I saw this cult gem at the Drive-In in the 80s! It’s one of my favorites because I enjoy the mediocre acting and the special FX. I also find the story interesting, as it happens to be the second of two films on my list about building a new woman from other bodies.

9. ANTHROPOPHAGUS (1980)

Directed by Joe D’Amato (Death Smiles on a Murderer, Emanuelle and the Last Cannibals, Absurd, Erotic Nights of the Living Dead); Written by George Eastman

Tourists travel by boat to a deserted island where they become stranded. They are stalked by someone or something which they believe has killed the island’s previous inhabitants.

D’Amato knows what it takes to turn heads…and stomachs! He’s the one who holds the crown of the Video Nasties. That’s just my humble opinion of a guy who knows how to entertain a sickened mind — and corrupt a cleansed virgin one!

10. DON’T LOOK IN THE BASEMENT (1973)

Directed by S. F. Brownrigg (Don’t Open the Door, Keep My Grave Open, Scum of the Earth); Written by Tim Pope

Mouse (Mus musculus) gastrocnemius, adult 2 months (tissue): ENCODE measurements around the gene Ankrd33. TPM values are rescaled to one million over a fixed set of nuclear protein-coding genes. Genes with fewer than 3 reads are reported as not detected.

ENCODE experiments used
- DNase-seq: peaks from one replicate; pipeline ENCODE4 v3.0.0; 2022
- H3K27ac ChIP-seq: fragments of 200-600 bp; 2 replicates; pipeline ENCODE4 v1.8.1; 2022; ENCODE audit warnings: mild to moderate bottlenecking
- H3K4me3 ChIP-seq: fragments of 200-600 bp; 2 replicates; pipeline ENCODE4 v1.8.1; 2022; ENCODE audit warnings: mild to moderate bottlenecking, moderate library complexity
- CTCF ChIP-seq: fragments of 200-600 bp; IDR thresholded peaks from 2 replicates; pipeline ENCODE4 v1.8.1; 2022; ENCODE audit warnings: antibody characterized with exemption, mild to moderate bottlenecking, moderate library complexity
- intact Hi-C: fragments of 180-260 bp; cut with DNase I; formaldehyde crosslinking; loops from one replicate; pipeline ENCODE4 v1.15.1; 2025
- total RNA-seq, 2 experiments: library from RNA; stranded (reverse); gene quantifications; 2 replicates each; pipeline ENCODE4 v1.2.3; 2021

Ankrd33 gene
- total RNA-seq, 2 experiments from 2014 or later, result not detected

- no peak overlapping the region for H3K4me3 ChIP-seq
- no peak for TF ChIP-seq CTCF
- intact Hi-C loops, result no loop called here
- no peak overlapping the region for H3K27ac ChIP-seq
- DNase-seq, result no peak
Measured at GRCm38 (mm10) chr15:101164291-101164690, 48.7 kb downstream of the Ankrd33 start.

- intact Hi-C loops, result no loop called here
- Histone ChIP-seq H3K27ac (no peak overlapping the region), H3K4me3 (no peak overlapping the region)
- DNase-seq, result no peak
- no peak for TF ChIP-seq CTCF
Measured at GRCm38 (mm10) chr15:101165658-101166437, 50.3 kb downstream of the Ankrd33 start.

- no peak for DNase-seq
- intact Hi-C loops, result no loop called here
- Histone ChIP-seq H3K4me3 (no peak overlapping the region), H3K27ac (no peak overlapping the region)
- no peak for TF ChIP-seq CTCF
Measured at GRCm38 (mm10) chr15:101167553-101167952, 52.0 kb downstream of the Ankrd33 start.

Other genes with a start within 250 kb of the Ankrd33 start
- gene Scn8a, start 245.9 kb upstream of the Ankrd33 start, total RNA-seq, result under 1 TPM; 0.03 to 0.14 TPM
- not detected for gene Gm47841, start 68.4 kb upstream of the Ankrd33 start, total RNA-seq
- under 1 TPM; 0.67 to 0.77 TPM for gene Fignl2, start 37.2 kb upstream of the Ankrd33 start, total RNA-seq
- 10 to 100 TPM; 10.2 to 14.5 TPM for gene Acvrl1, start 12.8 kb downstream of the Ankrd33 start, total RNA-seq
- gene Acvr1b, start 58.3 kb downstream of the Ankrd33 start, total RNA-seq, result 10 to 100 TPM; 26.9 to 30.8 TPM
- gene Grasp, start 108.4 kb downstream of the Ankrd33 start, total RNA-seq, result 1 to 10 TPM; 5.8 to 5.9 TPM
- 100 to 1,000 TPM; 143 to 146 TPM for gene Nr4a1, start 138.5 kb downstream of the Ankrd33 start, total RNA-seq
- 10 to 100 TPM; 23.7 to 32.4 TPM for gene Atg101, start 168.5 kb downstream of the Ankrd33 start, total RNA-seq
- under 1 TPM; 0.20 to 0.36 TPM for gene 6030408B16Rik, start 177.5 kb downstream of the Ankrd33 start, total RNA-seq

A young nurse, Charlotte (Rosie Holotik), is hired to work at a small sanitarium. Just before her arrival, the man who hired her, Dr. Stephens (Michael Harvey), is murdered by one of the inmates. The head nurse lets Charlotte stay after some convincing. All hell breaks loose, and Charlotte faces a big surprise for herself.

This film is low budget and lots of fun! I’ve lost count how many times I’ve seen it, but each viewing is an enjoyable one. I love the idea of inmates taking over an asylum. What could possibly go wrong? Well…watch this classic and find out!


So there you have it, the list of my ten favorite cult films. A cult film, to me, is a movie you can watch over and over again — and enjoy each time. While everyone has their own definition of what defines cult horror, I include all films that offend people, have excessive gore and violence, sex and nudity, and lots of blood. But, it can’t just have gore for gore’s sake to really stand out as a cult classic.

This list could certainly be much longer and is really just the tip of the iceberg when it comes to great cult horror. But it’s a solid introduction to some classics that you may not have heard of or seen. What makes your list of favorite cult horror films? Share feedback in the comments below.


Written by Christopher Brown